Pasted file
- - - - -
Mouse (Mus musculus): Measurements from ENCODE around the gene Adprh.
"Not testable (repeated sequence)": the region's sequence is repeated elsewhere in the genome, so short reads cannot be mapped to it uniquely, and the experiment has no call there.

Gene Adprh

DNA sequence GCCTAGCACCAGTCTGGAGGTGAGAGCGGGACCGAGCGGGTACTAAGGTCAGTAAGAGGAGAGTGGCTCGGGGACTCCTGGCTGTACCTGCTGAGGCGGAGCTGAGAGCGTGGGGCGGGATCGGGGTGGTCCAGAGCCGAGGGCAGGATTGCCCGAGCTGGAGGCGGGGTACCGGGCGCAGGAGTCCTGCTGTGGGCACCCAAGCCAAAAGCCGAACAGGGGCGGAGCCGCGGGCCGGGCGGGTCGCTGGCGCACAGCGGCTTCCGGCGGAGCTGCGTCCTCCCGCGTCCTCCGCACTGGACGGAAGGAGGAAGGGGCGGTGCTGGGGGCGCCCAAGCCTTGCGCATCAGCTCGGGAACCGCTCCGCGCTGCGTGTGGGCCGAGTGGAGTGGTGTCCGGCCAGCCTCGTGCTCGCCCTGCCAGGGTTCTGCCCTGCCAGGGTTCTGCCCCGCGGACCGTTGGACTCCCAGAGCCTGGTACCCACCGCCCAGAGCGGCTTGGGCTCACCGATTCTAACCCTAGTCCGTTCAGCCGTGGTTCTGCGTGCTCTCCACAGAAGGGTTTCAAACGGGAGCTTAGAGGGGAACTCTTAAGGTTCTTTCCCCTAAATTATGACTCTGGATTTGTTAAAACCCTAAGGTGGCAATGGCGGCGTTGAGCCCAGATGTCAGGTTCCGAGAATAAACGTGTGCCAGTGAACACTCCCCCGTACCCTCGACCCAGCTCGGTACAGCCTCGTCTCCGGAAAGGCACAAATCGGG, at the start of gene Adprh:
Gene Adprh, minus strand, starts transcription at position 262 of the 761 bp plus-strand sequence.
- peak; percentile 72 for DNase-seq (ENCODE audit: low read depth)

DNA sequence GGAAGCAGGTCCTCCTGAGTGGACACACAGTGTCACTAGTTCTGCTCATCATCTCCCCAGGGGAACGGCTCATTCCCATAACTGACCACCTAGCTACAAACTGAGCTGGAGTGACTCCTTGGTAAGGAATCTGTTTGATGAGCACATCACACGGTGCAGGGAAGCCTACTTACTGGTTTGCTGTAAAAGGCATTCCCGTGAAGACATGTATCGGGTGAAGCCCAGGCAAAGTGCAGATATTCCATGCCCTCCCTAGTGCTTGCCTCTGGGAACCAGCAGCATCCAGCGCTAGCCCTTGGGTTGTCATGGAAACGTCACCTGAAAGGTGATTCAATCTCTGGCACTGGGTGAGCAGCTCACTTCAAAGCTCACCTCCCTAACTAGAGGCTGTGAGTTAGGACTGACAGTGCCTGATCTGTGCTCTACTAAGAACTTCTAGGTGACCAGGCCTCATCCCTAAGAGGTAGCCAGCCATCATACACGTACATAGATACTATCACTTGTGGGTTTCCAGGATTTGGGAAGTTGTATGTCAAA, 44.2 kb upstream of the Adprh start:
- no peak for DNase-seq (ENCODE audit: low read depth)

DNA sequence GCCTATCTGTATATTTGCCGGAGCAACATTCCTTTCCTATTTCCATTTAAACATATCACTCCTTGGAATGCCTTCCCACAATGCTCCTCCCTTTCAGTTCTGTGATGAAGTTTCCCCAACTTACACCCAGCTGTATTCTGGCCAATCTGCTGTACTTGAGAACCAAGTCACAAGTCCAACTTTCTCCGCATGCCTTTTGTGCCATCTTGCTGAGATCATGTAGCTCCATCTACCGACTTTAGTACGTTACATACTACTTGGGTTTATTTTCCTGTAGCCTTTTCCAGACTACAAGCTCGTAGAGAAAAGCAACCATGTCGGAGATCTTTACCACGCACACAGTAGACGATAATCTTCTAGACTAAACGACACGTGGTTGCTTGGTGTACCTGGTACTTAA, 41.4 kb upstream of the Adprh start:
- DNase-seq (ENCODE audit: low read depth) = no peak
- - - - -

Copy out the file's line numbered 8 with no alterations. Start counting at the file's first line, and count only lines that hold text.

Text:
- no peak for DNase-seq (ENCODE audit: low read depth)